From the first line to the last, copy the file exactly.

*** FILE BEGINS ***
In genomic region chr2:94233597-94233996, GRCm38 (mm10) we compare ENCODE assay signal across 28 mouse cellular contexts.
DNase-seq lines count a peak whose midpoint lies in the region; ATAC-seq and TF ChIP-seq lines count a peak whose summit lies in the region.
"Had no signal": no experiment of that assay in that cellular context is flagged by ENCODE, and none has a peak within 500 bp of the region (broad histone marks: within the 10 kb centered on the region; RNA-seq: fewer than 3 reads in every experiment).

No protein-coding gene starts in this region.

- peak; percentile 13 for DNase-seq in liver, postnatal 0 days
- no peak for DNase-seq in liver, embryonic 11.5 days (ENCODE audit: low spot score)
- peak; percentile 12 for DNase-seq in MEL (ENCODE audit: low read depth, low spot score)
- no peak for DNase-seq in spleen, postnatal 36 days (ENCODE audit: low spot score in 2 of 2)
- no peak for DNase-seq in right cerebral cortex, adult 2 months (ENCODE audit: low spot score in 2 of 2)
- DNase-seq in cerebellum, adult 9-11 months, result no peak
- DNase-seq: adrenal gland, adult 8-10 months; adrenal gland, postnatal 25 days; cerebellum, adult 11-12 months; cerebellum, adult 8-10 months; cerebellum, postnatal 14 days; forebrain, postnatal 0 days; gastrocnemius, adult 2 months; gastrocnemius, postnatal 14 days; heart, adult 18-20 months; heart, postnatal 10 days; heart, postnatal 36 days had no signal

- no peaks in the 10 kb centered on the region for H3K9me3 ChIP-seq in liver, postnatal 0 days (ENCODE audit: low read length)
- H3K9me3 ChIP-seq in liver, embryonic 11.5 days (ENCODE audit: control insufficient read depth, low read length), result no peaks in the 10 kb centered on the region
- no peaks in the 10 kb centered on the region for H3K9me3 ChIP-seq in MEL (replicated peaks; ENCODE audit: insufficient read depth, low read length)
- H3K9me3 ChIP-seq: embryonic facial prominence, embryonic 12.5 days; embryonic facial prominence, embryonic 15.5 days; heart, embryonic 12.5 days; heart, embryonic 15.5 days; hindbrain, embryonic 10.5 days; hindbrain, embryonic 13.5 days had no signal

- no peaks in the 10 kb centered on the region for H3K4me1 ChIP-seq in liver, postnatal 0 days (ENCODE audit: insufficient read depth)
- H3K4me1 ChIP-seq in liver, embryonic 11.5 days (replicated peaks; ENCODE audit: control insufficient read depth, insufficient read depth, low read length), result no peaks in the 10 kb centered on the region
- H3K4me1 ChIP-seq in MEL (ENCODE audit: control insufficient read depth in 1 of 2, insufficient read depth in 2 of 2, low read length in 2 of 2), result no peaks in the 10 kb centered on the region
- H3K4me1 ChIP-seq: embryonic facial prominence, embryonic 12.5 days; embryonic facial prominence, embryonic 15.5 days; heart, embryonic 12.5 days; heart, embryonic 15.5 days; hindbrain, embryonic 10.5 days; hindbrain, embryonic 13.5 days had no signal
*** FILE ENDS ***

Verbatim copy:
In genomic region chr2:94233597-94233996, GRCm38 (mm10) we compare ENCODE assay signal across 28 mouse cellular contexts.
DNase-seq lines count a peak whose midpoint lies in the region; ATAC-seq and TF ChIP-seq lines count a peak whose summit lies in the region.
"Had no signal": no experiment of that assay in that cellular context is flagged by ENCODE, and none has a peak within 500 bp of the region (broad histone marks: within the 10 kb centered on the region; RNA-seq: fewer than 3 reads in every experiment).

No protein-coding gene starts in this region.

- peak; percentile 13 for DNase-seq in liver, postnatal 0 days
- no peak for DNase-seq in liver, embryonic 11.5 days (ENCODE audit: low spot score)
- peak; percentile 12 for DNase-seq in MEL (ENCODE audit: low read depth, low spot score)
- no peak for DNase-seq in spleen, postnatal 36 days (ENCODE audit: low spot score in 2 of 2)
- no peak for DNase-seq in right cerebral cortex, adult 2 months (ENCODE audit: low spot score in 2 of 2)
- DNase-seq in cerebellum, adult 9-11 months, result no peak
- DNase-seq: adrenal gland, adult 8-10 months; adrenal gland, postnatal 25 days; cerebellum, adult 11-12 months; cerebellum, adult 8-10 months; cerebellum, postnatal 14 days; forebrain, postnatal 0 days; gastrocnemius, adult 2 months; gastrocnemius, postnatal 14 days; heart, adult 18-20 months; heart, postnatal 10 days; heart, postnatal 36 days had no signal

- no peaks in the 10 kb centered on the region for H3K9me3 ChIP-seq in liver, postnatal 0 days (ENCODE audit: low read length)
- H3K9me3 ChIP-seq in liver, embryonic 11.5 days (ENCODE audit: control insufficient read depth, low read length), result no peaks in the 10 kb centered on the region
- no peaks in the 10 kb centered on the region for H3K9me3 ChIP-seq in MEL (replicated peaks; ENCODE audit: insufficient read depth, low read length)
- H3K9me3 ChIP-seq: embryonic facial prominence, embryonic 12.5 days; embryonic facial prominence, embryonic 15.5 days; heart, embryonic 12.5 days; heart, embryonic 15.5 days; hindbrain, embryonic 10.5 days; hindbrain, embryonic 13.5 days had no signal

- no peaks in the 10 kb centered on the region for H3K4me1 ChIP-seq in liver, postnatal 0 days (ENCODE audit: insufficient read depth)
- H3K4me1 ChIP-seq in liver, embryonic 11.5 days (replicated peaks; ENCODE audit: control insufficient read depth, insufficient read depth, low read length), result no peaks in the 10 kb centered on the region
- H3K4me1 ChIP-seq in MEL (ENCODE audit: control insufficient read depth in 1 of 2, insufficient read depth in 2 of 2, low read length in 2 of 2), result no peaks in the 10 kb centered on the region
- H3K4me1 ChIP-seq: embryonic facial prominence, embryonic 12.5 days; embryonic facial prominence, embryonic 15.5 days; heart, embryonic 12.5 days; heart, embryonic 15.5 days; hindbrain, embryonic 10.5 days; hindbrain, embryonic 13.5 days had no signal